Sometimes I still have to pinch myself

Mosman Bay Marina from Cremorne Point. Janna Schreier

Mosman Bay marina, viewed from Cremorne Point

Every morning, bright and early, I leave the house, turn left, walk down to Balmoral beach in a big loop and make my way home again. Occasionally, though, I get all frivolous and turn right.  At which point I wonder why I don’t turn right more often.

Because when I turn right, I arrive at Cremorne Point, and, happily wandering along, I see glimpses like this:

Kangaroo paws - even more stunning than the Sydney Opera House! Janna Schreier

Kangaroo paws (Anigozanthos) steal the show

I am, of course, oohing and aahing at the kangaroo paw, beautifully set off by the blue of the water, but some minutes later I suddenly realise that behind the roo paw is, oh yes, the Sydney Opera House and Harbour Bridge.  Just sitting there. And I have just walked from home.  How bizarre is that?

Then I fall over a banana flower.

Banana flower debris at Cremorne Point. Janna Schreier

Part of a banana flower at Cremorne Point

As you do.

I secretly want to move to Cremorne Point.  In Mosman, beautiful as it is, it is virtually impossible to make eye contact with other morning walkers.  Walking around Cremorne Point, everyone says a cheery hello.  And frankly, you can see why people are in such a good mood. A stone’s throw from the city, but so peaceful, so beautiful, so calming. Not a car in sight. Water everywhere.

Clivia and Philodendron at Cremorne Point. Janna Schreier

Down the steps as I enter Cremorne Point. Clivia and philodendrons mix with gingers, bananas and ferns

My journey starts with a walk through the shady forest, amongst the huge Ficus trees and rainforest undergrowth.  Asplenium, Philodendron, Clivia, bromeliads, tree ferns.

I love the lush green and pops of colour from the bromeliads and Clivia.

Bromeliad in flower. Janna Schreier

Stunning colour combinations of a bromeliad flower

I love the morning light coming through the tree ferns.

Dicksonia antartica at Cremorne Point. Janna Schreier

The play of light on raised tree fern canopies is quite captivating

I love the huge, old Ficus trunks and buttress roots, forming peep holes between them.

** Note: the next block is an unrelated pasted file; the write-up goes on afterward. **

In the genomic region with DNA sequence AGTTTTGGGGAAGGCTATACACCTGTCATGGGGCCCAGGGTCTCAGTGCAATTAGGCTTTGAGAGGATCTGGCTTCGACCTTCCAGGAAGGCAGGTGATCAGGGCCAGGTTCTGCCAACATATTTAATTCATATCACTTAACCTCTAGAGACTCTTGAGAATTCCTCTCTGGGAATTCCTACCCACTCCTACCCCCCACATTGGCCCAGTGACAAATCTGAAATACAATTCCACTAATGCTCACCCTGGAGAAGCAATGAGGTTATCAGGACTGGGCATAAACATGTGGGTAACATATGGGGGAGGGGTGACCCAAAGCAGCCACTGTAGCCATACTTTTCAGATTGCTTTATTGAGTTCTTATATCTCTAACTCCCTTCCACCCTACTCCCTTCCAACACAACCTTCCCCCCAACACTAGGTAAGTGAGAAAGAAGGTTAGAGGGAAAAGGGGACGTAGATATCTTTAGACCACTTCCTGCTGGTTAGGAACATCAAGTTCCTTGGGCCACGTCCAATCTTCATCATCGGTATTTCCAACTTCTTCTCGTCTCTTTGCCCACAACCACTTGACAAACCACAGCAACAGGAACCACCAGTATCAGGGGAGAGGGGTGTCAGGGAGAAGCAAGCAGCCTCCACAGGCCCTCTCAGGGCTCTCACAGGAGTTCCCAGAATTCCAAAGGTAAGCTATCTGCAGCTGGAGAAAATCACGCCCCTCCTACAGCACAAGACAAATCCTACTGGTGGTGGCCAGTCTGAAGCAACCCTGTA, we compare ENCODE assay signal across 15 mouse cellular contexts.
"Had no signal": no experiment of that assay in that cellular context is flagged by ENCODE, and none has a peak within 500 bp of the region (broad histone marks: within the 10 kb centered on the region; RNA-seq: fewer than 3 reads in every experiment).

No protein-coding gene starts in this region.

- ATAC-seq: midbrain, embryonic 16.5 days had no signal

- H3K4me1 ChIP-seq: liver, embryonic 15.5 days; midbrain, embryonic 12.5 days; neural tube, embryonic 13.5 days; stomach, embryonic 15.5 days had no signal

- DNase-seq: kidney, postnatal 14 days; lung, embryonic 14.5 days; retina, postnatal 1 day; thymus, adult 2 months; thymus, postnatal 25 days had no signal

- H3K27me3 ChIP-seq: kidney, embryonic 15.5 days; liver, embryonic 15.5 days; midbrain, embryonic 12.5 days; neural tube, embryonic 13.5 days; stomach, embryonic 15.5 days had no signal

Ficus, Asplenium, Cliva, bromeliads. Janna Schreier

Ficus, Asplenium, Clivia and bromeliads

All this is public land and yet is so perfectly landscaped.

I come out into the open and approach my favourite hedge. Murraya paniculata, pruned into balls, creating such a fun border topping the beautiful, local sandstone wall.  Stunning. (The house isn’t bad either!)

Cremorne Point Hedge of Balls. Janna Schreier

Hedge of Murraya balls – I love the fact that they are all higgledy piggledy

A little further along and we come to the aloes and agaves that hug a Canary Island Date Palm (Phoenix canariensis).

Flowering Aloe and Agave at Cremorne Point. Janna Schreier

Flowering aloe and agaves at Cremorne Point

The plants seem to grow out of the palm, forming a dense, colourful mass.  I love the textures.

Folds of Agave americana

Intricate markings created by the folds of Agave americana leaves before they uncurl

The next garden is full of flowers, with a large Jacaranda tree, an orange Hibiscus and a Justicia shrub, adding quite a tropical touch.

Jacaranda, Hibsicus, Justicia, Star jasmine at Cremorne Point. Janna Schreier

Jacaranda, Hibisicus, Justicia and star jasmine at Cremorne Point

Numerous Frangipani trees consolidate this feel.

Frangipani and Agapanthus. Janna Schreier

Agapanthus flower in front of a Frangipani tree

There are also plenty of natives to see.  You can’t look past Grevillea and my beloved roo paws.

Grevillea 'Peaches and Cream'. Janna Schreier

Grevillea ‘Peaches and Cream’

Kangaroo paws (Anigozanthos) at Cremorne Point. Janna Schreier